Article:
Dominant-Lethal Mutations and Heritable Translocations in Mice [chapter]

Walderico M. Generoso
1984 Mutation, Cancer, and Malformation  
By acceptance of t h i s a r t i c l e , t h e publisher o r r e c i p i e n t acknowledges t h e U.S. Government's r i g h t t o r e t a i n a nonexclusive, r o y a l t y -f r e e l i c e n s e i n and t o any copyright covering tke a r t i c l e . -Research sponsored by tt;e O f f i c e of Health and Environmental Research, U.S. Department of Energy under c o n t r a c t W-7405-eng-26 w i t h t h e Union Carbide Corporation. SUMMARY The primordial germ cells originate in the regloti of the
more » ... dal end of the primitive streak, root of the allantois, and yolk sac splanchuopleure, and migrate to the gonadal ridges where they divide to form the oogonia of the female and gonocytes of the male. In the female, the transition to oocytes occurs in utero, and the female mammal is born with a finite number of oocytes that cannot be replaced. By contrast, the gonocytes of the male initiate divisions soon after birth to form the spermatogonial stem cells, which persist throughout reproductive life of the male and are capable of regenerating the seminiferous epithelium after injury. As a result of these basic differences in gametogenesis, the response of the male and female to radiation and chemicals is different. Any loss of oocytes in the female cannot be replaced, and if severe enough, will result in a shortening of the reproductive span. In the male, a temporary sterile period may be induced owing to destruction of the differentiating spermatogonia, but the stem cells are the most resistant spermatogonial type, are capable of repopulating the seminiferous epithelium, and fertility usually returns. The response of both the male and female changes with development of the embryonic to the adult gonad, and with differentiation and maturation in the adult. The primordial germ cells, early oocytes, and differentiating spermatogonia of the adult male are unusually sensitive to the cytotoxic action of noxious agents, but each agent elicits a specific response owing to the intricate biochemical and physiological changes associated with development and maturation of the gametes. The relationship of germ cell killing to fertility is direct, and long-term fertility effects can be predicted from histological analysis of the gonads. The relationship to genetic effects on the other hand, is indirect, and acts primarily by limiting the cell stages available for testing, by affecting the distribution of mitotically active stem cells among the different stages of the mitotic cycle, and thereby, changing both the type and frequency of genetic effects observed.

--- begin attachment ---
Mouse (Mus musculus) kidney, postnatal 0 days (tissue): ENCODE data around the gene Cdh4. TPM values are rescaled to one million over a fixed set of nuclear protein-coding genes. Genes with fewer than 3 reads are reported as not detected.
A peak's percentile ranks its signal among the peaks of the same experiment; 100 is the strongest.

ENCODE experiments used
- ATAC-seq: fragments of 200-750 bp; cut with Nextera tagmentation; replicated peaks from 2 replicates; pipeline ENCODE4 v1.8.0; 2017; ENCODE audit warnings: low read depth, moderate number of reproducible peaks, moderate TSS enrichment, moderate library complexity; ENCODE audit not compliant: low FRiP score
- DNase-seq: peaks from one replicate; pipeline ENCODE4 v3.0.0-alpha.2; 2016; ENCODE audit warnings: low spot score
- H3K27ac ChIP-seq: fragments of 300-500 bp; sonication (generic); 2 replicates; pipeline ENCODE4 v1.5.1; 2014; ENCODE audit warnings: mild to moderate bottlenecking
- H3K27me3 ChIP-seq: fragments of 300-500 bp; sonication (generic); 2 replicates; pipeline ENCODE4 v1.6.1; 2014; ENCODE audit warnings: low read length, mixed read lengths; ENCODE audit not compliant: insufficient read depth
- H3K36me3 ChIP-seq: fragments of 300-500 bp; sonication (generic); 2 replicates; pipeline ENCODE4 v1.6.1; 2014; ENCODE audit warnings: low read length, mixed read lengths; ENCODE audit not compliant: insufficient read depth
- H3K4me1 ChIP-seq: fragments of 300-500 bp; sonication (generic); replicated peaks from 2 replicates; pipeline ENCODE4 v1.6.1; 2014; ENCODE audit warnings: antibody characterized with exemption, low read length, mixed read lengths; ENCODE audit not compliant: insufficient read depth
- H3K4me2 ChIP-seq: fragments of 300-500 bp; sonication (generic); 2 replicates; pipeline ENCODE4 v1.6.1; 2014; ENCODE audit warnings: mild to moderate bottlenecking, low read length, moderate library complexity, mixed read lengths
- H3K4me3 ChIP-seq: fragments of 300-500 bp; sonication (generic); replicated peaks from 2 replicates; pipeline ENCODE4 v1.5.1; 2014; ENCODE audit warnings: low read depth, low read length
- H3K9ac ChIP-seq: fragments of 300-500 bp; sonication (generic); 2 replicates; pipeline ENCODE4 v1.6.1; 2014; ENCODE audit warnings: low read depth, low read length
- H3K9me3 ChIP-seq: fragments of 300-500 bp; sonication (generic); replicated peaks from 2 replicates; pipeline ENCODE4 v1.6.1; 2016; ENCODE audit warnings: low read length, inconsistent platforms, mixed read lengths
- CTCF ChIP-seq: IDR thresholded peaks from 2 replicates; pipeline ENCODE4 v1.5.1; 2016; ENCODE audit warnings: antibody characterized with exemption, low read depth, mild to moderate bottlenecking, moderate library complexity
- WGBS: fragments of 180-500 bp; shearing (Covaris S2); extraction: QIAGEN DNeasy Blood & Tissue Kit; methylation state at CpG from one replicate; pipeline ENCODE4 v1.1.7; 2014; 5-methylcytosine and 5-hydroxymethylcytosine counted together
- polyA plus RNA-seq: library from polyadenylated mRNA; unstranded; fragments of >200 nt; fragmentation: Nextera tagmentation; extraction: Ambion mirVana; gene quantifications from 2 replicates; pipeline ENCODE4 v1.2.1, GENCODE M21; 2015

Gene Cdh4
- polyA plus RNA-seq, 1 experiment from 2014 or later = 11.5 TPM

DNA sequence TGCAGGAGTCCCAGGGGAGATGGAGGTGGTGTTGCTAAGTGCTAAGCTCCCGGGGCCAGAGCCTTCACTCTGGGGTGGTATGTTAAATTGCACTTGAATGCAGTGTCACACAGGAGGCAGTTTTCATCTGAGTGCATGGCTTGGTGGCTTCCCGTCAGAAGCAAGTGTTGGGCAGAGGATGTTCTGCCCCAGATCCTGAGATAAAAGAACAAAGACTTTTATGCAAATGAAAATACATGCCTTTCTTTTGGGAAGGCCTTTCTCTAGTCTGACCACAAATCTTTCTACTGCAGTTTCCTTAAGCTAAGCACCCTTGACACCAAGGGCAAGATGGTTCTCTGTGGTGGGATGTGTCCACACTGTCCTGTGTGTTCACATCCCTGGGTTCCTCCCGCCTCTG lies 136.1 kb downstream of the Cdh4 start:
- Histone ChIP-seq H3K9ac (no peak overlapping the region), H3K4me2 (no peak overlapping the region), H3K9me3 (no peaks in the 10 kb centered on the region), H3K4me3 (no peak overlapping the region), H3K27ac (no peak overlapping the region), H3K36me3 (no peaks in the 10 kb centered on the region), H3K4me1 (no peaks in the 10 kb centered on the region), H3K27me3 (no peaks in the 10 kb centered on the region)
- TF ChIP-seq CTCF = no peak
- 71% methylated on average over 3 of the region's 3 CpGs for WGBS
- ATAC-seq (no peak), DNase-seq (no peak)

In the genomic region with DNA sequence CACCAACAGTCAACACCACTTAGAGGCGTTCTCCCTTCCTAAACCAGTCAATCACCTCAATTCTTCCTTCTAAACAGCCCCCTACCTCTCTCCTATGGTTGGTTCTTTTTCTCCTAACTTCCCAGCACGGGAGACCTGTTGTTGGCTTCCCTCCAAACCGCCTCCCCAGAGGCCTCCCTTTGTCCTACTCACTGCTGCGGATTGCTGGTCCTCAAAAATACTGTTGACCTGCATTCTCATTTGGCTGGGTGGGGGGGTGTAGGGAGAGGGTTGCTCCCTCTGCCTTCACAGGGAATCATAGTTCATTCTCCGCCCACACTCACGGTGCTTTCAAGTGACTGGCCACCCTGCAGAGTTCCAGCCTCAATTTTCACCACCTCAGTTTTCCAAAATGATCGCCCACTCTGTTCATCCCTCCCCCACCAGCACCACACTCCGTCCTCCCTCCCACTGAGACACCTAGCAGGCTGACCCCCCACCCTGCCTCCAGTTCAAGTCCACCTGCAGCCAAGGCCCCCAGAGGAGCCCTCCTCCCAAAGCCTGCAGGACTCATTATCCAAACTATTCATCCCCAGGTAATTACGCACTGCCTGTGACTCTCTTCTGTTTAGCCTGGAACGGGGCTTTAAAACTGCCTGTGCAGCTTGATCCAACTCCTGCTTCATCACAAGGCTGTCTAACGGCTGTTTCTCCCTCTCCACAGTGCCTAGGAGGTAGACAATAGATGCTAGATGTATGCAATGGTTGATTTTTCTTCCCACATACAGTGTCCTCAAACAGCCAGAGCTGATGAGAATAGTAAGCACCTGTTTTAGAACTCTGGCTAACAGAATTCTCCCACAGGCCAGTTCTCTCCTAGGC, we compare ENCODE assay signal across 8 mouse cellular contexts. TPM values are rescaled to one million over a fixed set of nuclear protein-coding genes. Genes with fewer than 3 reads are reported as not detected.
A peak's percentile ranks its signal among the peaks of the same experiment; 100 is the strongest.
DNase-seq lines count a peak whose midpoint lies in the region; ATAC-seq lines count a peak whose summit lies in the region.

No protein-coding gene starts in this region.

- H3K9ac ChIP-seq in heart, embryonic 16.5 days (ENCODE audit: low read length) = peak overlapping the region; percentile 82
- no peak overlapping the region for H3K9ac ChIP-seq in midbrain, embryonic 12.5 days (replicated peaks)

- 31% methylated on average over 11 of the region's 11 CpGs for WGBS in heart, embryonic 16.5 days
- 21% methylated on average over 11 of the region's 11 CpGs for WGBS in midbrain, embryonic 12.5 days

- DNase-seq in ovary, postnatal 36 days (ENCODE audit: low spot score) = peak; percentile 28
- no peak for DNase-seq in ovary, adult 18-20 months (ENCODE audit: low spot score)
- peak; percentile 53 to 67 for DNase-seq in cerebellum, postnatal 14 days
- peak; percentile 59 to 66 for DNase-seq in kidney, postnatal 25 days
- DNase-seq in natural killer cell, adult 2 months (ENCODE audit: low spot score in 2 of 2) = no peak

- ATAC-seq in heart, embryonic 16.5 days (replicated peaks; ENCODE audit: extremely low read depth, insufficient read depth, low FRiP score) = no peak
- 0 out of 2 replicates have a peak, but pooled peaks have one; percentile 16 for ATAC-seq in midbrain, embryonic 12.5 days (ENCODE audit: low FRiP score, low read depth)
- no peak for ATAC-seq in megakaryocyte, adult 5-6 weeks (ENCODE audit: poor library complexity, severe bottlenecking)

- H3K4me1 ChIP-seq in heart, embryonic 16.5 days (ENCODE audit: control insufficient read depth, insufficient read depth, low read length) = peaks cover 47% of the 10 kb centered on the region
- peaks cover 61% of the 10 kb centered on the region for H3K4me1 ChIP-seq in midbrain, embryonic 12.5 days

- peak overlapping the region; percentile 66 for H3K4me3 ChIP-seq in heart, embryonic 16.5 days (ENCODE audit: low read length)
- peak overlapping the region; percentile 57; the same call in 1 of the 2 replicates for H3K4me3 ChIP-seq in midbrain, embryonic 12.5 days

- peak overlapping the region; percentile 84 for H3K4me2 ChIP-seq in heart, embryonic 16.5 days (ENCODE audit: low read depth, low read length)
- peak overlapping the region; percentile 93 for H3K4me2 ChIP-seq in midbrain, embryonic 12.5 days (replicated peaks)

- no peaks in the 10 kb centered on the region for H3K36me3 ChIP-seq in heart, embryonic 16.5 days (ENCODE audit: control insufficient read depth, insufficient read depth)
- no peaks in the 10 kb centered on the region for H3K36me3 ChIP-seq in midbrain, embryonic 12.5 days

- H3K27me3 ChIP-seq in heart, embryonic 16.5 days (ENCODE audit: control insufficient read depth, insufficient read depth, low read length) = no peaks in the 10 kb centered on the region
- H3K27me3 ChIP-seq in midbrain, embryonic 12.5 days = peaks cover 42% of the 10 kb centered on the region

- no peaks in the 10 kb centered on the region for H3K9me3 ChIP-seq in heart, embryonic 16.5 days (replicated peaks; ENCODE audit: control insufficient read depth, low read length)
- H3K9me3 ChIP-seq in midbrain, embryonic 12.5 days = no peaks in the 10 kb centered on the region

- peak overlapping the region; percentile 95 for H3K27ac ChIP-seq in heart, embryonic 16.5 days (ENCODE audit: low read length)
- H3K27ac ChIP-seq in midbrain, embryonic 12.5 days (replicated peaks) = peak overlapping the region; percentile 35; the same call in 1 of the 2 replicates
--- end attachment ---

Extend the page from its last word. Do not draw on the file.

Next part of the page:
doi:10.1007/978-1-4613-2399-0_18 fatcat:ixjb3sac65hfhp2exugus67i6m